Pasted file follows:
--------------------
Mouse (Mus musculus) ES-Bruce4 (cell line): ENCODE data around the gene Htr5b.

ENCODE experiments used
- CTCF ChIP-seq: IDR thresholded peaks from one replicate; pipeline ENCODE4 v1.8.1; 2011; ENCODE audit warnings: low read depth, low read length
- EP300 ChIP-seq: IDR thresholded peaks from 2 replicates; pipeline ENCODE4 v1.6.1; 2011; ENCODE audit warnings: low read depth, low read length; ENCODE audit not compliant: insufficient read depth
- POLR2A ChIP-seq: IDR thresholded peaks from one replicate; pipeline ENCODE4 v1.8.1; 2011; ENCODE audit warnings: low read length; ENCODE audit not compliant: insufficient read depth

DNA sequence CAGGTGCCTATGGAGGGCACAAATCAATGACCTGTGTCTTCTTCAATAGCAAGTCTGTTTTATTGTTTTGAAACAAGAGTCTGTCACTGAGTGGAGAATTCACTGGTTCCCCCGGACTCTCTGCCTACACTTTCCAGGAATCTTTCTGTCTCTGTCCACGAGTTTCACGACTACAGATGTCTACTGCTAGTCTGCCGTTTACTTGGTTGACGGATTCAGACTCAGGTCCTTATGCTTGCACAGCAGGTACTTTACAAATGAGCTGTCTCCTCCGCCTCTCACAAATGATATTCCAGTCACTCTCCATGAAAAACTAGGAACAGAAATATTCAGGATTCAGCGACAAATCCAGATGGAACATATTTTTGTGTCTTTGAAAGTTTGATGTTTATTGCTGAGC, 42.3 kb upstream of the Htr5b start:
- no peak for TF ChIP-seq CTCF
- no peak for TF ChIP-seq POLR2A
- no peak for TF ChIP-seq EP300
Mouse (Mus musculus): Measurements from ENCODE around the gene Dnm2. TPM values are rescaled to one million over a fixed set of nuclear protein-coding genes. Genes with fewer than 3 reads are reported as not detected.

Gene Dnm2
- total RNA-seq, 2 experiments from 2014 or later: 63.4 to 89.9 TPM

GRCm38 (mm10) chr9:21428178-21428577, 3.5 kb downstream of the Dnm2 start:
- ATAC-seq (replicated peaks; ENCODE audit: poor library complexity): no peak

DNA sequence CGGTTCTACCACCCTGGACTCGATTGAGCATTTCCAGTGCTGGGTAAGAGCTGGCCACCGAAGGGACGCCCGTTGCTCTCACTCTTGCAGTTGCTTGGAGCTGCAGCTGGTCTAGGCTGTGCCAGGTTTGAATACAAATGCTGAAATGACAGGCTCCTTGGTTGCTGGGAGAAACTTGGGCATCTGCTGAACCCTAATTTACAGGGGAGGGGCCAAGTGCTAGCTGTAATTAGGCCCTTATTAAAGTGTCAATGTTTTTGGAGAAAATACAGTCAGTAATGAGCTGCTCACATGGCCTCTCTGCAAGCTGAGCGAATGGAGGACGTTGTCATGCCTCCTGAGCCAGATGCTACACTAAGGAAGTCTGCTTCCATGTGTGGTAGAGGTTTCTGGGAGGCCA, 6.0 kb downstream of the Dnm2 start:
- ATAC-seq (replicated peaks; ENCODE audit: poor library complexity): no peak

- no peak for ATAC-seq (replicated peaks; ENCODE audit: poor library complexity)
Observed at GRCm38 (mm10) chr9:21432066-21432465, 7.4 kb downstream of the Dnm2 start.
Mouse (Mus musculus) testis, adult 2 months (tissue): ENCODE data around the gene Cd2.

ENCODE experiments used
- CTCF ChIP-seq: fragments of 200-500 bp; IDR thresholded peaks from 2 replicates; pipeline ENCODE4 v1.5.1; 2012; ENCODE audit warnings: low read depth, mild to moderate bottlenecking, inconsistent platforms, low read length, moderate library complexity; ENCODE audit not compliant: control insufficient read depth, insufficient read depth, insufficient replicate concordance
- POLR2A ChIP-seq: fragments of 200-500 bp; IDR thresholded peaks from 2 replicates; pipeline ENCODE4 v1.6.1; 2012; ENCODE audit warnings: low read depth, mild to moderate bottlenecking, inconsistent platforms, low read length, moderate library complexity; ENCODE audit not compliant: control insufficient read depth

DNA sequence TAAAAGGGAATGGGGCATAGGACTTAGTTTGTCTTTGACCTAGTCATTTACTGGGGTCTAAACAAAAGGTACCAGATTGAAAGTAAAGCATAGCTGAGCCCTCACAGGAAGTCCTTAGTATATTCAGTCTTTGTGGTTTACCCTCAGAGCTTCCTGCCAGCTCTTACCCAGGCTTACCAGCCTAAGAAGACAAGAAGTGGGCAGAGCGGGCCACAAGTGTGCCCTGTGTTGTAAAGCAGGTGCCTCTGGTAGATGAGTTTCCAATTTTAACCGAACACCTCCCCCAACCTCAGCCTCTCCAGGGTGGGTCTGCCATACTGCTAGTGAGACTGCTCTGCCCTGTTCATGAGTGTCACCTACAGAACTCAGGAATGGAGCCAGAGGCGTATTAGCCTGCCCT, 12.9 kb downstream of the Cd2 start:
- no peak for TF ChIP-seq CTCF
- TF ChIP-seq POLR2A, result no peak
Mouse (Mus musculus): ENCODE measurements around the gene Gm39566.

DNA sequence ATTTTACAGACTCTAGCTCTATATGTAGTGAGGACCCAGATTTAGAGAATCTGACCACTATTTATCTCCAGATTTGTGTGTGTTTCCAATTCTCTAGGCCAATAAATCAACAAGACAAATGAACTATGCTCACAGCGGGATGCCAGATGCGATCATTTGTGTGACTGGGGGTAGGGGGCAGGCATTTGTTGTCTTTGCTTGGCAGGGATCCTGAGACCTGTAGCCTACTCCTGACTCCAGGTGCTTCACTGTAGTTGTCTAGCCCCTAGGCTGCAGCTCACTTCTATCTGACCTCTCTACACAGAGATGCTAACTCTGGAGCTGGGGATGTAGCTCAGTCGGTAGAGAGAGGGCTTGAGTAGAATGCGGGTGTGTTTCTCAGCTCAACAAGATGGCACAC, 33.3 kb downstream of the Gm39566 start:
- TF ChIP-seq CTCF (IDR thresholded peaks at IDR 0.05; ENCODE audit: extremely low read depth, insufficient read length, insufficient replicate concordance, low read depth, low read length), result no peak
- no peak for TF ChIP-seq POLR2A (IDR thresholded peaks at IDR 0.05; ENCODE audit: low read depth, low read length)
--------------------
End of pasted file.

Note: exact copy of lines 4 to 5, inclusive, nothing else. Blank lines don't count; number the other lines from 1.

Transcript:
- EP300 ChIP-seq: IDR thresholded peaks from 2 replicates; pipeline ENCODE4 v1.6.1; 2011; ENCODE audit warnings: low read depth, low read length; ENCODE audit not compliant: insufficient read depth
- POLR2A ChIP-seq: IDR thresholded peaks from one replicate; pipeline ENCODE4 v1.8.1; 2011; ENCODE audit warnings: low read length; ENCODE audit not compliant: insufficient read depth